“Develop your skills, your style without being influenced too much by today’s visual pollution. Don’t follow trends because everyone does.”
Dino, can you tell us about yourself and your photographic background? Germany / Dortmund based. I’ve been in the advertising industry for almost 30 years now – which is way too long. Makes you sarcastic sometimes, most of the times cynical, but luckily noone seems to mind.
What do you enjoy most photographing? I enjoy shooting people. And especially with free work I enjoy the moment prior to the shoot. Everything is set, the MUA is just making the final touches, and everything is going to happen exactly as planned. Well sort of. Most of the times it doesn’t, but this is the fun part of it – plus the sudden inspirations and fresh ideas that are so much better than your boring original plan.
Where do you find the majority of your inspiration? I do find them “in” the models themselves. Usually we have a test shot, which then results in something planned (see above) which I believe would fit into the world in my brain but also into the models’.
What motivates you to do what you do? The chance of capturing one precious moment is what motivates me the most. I would describe myself as a commercial photographer in terms of style; I do usually refrain from what I call a “sensual” style. Getting a commercial looking shot with true emotions is what I chase; and is where I fail the most. Which then again motivates me.
In your opinion, what makes photography an art? Do you think that society would be different if photography was never invented? Photography per se is not art. It is a service, an assignment, fun, it could be propaganda, it is anything really. Which by chance, miracle or time may become a true piece of Art. Think of the work of Karsh, Capa or even the iconic shot of Che by Alberto Korda – all assigned work that turned into art. None of them went out to shoot art, but to document precious moments.
In your opinion, what is the most important skill set for a photographer to have? Do you think that a person must possess talent to capture emotion and expression in a picture? You have to love what you shoot. Means: You have to have the ability to love, to be genuinely emphatic towards your subject even when on an assignment on a rainy November day, with cold feet, wet hands and someone (or something) in front of your camera that is trying its very best to be not photogenic. If you are able to cope with that, at any time, any non-glamorous location and on an every day basis you will be good in what you do. Sounds somewhat shallow, sure. But in my opinion it’s the only universal rule that applies for photography.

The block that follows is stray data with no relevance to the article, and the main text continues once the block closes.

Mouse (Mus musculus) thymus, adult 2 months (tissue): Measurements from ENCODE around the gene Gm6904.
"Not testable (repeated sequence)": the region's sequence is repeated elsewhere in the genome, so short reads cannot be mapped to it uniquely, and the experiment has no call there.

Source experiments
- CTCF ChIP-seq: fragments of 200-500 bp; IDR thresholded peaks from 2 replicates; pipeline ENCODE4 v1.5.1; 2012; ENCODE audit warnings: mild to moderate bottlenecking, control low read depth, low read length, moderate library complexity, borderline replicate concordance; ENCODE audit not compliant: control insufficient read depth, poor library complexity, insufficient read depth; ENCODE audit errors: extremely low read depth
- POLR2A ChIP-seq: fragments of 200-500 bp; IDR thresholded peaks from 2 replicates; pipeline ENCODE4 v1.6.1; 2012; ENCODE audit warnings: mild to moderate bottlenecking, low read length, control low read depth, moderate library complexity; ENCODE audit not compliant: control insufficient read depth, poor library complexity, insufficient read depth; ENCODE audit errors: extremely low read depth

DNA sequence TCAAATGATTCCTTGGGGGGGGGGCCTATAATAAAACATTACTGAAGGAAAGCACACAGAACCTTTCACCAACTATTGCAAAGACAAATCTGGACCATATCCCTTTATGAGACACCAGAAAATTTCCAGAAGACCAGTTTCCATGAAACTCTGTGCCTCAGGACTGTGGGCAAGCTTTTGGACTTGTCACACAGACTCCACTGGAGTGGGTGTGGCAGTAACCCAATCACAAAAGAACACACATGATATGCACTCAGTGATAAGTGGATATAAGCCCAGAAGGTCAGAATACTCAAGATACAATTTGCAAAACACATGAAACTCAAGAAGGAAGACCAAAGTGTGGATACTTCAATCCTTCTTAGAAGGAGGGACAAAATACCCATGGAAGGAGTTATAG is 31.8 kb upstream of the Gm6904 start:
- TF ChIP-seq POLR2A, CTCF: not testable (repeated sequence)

What are the biggest challenges do you experience in photography field? Develop your skills, your style without being influenced too much by today’s visual pollution. Don’t follow trends because everyone does. Shooting reds gives a good example, as – at some point – freckles were turned into a skin disease by massively pushing them in post. I love freckles, I love reds, but I do my best to stay away from all too obvious trends.
What is your mental checklist before a shoot? Don’t forget anything. And don’t let me mess things up.
Tell us a secret, what does it take to get that one killer shot of the day? To connect with your subject through the lens.
What was your most memorable/favorite project your work on so far? What’s the shoot you are most proud of? I always tend to see my most recent production as the most memorable and favorite one. This way I try to avoid being overly repetitive, even if this is the best thing to do to become most “liked” in today’s social media. To me this is boring, so I therefore try to do the next shoot in a different way, approach things from a different angle and find something that fits to given requirements and the model in an – ideally – unique way. Furthermore, with age it seems that the last shot you do remember the best 😉
What does beauty mean to you? Something precious, tender, sweet – and vulgar in the very next moment.
To your opinion, what role image editing programs play in today’s photography? What are advantages and disadvantages of using it? Saves you time, money and health otherwise spent in smelly darkrooms. It will be interesting to see what CGI will do to the industry over the coming years – a perfectly shaped and retouched image rendered from an ID-photo? Just name the hair color you prefer. Therefore I do like to shoot with film from time to time.
What are some tips/advice you would give to yourself if you started photography all over again? To my younger self? Do exactly what you did. Just more of that. To others? There are some crafts and skills that do complement photography as an art. The dials and figures on your glasses, your camera, flashes – they do all have a meaning that do relate to each other as well as to the final result. These are not just numbers that generate an vague reproduction which then then needs to be made in post.
Where can viewers see more of your works and get connected with you?